Aircraft Mechanic May Relocate to NCMRA
The two primary engineers working on the North Central Mo. Regional Airport (NCMRA) runway extension project were on hand at Tuesday evening’s Airport Board meeting to give the Board a progress report.
Leading off, Crawford, Murphy and Tilly (CMT) Senior Planner Ambra Knox reviewed issues related to the land around the airport that Don Walsworth purchased with the intention of deeding it over to NCMRA. Knox shared that the required environmental assessment is completed, and that the planned runway extension will have no significant impact on the local environment (i.e., runoff). The CMT Senior Planner further advised the Board that the survey plats (i.e., maps designating the locations of additions as well as preexisting features) were finished and incorporated into the National Geodetic Survey. She then added that the Airport Layout Plan (ALP) had been completed and had the City Managers from both Brookfield and Marceline sign off on the cover sheet of that critical document. The ALP and Master Plan of which it is part now go to the Aviation Division of MODoT for signatures. With regard to the appraisal of the land purchased by Walsworth, and the NCMRA Board’s intention to use the value of that ground to cover the five percent local match required for the award of federal AIP (Airport Improvement Program) funds, Knox reported that the appraisal was ongoing. Now that the snow has melted, the appraiser will be able to come to the site to complete his valuation. Once the appraisal is completed ownership of the piece of ground in question can be transferred to NCMRA.
The presentation by Knox was followed by CMT Senior Engineer Brian Garkie’s update on the design agreement for the runway extension.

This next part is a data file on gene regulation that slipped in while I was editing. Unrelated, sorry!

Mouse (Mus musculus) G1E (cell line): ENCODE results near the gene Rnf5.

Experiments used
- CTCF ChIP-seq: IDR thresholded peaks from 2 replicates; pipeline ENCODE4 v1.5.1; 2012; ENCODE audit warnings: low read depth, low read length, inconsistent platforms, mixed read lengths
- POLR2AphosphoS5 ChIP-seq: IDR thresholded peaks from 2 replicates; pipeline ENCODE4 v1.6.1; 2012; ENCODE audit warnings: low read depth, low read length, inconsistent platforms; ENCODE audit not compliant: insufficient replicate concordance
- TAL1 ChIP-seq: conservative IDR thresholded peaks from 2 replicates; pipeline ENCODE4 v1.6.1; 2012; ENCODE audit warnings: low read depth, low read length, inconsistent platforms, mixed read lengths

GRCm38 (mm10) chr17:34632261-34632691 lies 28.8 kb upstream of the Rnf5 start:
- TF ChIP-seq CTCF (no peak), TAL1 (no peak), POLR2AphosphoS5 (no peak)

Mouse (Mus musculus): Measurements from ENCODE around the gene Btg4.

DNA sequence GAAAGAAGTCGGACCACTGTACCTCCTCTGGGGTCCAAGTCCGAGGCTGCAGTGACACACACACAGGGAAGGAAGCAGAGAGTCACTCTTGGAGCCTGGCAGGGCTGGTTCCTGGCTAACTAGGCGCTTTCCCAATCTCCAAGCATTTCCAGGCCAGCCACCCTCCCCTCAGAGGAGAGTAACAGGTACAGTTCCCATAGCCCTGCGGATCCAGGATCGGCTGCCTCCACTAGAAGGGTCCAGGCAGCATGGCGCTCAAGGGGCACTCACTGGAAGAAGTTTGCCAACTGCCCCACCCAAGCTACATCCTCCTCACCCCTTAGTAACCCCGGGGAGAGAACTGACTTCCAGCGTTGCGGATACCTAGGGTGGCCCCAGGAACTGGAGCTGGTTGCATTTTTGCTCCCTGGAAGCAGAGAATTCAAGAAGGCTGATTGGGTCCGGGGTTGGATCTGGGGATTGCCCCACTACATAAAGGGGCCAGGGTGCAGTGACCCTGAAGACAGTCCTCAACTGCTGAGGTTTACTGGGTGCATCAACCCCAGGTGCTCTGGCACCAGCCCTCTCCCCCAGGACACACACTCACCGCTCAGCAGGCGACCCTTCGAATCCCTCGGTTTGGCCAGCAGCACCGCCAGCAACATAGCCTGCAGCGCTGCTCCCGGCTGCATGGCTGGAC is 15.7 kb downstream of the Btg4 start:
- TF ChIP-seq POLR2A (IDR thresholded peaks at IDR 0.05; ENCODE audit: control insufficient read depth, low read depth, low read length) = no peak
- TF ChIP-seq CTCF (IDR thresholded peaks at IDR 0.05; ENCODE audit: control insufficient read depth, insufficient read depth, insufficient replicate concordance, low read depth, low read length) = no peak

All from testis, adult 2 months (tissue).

Design changes required by the 1,000-foot runway extension include the construction of the “Yellow Brick Road” that will provide north-south access between U.S. Highway 36 and Jarboe Road, and the resulting addition of a chain-link fence in addition to the one that borders the west side of the tarmac. With the exception of the area nearest to the AWOS (Automated Weather Observing System) tower, the Yellow Brick Road will be gravel. The existing parallel taxiway will also need to be extended an additional 1,000 feet to accommodate and compliment the additional 1,000 feet of runway.
Garkie anticipates that construction on the runway extension should commence by September 1, and hopefully conclude sometime in November. During construction, the existing runway can either partially close—what Garkie referred to as a ‘displaced threshold’—or be completely shut down. At this time, the NCMRA Board seems to prefer a displaced threshold.
Before construction on the runway extension and extension of the parallel taxiway can commence, The NCMRA Board must obtain an independent cost analysis (ICA). Garkie explains: “An ICA is a way for the airport sponsor to review a consultant’s proposed fee in accordance with FAA requirements. The sponsor will either use a qualified in-house engineer or hire a third party engineer who is experienced in the type of work proposed to prepare a fee based on the scope of the work. The third party fee is then compared to the consultant’s proposed fee to determine if the consultant’s fee is fair and reasonable. The results are sent to MoDOT along with the draft consultant agreement.” The NCMRA Board has voted to have Airport Manager Ted Stockwell arrange for the ICA and allowed as much as $4,000 for the fee to be paid to the firm that does the ICA.
During construction of the runway extension, the runway end identifier lights (REIL) and precision approach path indicator (PAPI) lights will be relocated, and the tarmac striping, which is getting worn, will be replaced.